Second Chance Act Grant will Fund New Upstate Juvenile Community Supervision Project to Assist Mohawk Valley Youth Under Community Supervision
Initiative Designed to Reduce Recidivism and Improve Outcomes for those on Probation and Returning Home to Communities
Governor Andrew M. Cuomo today announced that New York State has been awarded $650,000 in federal funding to implement a pilot program in the Mohawk Valley to reduce recidivism and improve outcomes for youth under community supervision. The “Second Chance Act” Grant will support a partnership between the New York State Division of Criminal Justice Services and Kids Oneida, a non-profit organization in Utica, to establish the Upstate Juvenile Community Supervision Project throughout six counties in the Mohawk Valley.
“This funding will provide resources to help break the vicious cycle of recidivism and help at-risk youth in the Mohawk Valley better reintegrate into society and lead more productive lives,” Governor Cuomo said. “Expanding access to these critical services will help turn their lives around, increase public safety and create a stronger New York for all.”
The Upstate Juvenile Community Supervision Project will help Kids Oneida serve youth throughout the Mohawk Valley who are under probation supervision, returning home after a juvenile delinquency placement, and 16- and 17-year-olds who are at risk of committing new crimes. The services provided through this initiative will supplement existing probation and re-entry services that are currently available in Herkimer, Madison, Montgomery, Oneida, Otsego and Oswego Counties.
Kids Oneida serves families and youth who have social, emotional and behavioral challenges. The funding will support a variety of new initiatives, including training, the development of a trauma screening tool and staff. Kids Oneida recently hired a new reintegration coordinator who will work with youth in placement and their families to help ensure a successful transition back to their communities. The Upstate Juvenile Community Supervision Project also will allow the organization to assist youth and families by connecting them with a network of community-based programs, which will provide skill building, mentoring, family engagement, family skills training and family therapy to reduce recidivism and racial and ethnic disparities in the youth justice system.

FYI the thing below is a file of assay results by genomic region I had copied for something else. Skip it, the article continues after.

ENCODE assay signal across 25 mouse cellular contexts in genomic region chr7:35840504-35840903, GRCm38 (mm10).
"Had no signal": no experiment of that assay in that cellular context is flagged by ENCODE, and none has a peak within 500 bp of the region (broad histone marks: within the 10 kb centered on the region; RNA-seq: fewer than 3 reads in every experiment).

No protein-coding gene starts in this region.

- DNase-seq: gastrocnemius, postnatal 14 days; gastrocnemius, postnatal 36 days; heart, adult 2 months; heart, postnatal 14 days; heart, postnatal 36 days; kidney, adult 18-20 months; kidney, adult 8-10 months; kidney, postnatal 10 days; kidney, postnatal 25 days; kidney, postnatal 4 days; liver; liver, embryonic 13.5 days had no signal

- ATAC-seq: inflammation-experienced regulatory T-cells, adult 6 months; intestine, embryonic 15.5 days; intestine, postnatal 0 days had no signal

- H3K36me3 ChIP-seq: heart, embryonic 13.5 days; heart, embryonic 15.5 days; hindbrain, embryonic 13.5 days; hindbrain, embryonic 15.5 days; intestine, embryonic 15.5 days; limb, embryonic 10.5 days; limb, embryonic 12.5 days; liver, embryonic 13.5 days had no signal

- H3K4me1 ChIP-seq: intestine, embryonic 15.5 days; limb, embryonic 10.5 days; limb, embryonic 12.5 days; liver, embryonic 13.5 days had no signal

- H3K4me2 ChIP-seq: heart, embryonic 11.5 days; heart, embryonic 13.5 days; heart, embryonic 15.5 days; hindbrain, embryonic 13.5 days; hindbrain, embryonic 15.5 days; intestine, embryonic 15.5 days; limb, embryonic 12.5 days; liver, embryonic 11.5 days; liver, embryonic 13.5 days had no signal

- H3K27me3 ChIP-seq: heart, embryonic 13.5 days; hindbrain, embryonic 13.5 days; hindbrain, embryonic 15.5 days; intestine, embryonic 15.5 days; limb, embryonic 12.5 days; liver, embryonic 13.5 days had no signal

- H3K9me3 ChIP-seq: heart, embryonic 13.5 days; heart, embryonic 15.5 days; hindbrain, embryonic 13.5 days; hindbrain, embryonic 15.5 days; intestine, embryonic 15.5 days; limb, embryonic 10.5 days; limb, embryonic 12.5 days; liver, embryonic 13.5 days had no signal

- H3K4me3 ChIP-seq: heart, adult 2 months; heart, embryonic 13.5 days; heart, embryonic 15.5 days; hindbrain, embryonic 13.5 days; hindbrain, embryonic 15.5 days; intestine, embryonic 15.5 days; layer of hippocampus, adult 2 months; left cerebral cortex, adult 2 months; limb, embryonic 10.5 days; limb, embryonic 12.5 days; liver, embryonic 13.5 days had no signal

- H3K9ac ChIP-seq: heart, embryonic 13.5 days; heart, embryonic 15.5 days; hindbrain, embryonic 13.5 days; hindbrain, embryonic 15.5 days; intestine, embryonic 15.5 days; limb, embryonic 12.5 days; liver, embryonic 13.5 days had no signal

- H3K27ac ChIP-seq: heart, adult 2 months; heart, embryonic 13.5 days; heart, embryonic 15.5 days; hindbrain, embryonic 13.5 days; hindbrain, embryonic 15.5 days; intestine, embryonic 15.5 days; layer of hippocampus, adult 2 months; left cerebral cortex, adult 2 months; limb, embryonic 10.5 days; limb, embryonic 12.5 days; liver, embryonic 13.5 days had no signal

Division of Criminal Justice Services Executive Deputy Commissioner Michael C. Green said, “This program will connect youth and their families with comprehensive, evidence-based practices tailored to the meet their unique needs. Ultimately, our hope is that this model can be employed in other regions throughout the state so that we can effect true and meaningful youth justice reform.”
Kids Oneida CEO/Executive Director Steven Bulger said, “Kids Oneida has a long history of empowering youth and their families so they can live healthy, productive lives. We are thrilled to partner with New York State on this model project, which will allow us to provide additional services to at-risk children and teens and their parents that will make a difference in their lives and improve the safety of our communities. We thank Governor Cuomo for his efforts to reform the state’s youth justice system and federal partners for their continued support of Second Chance Act funding, which makes this project possible.”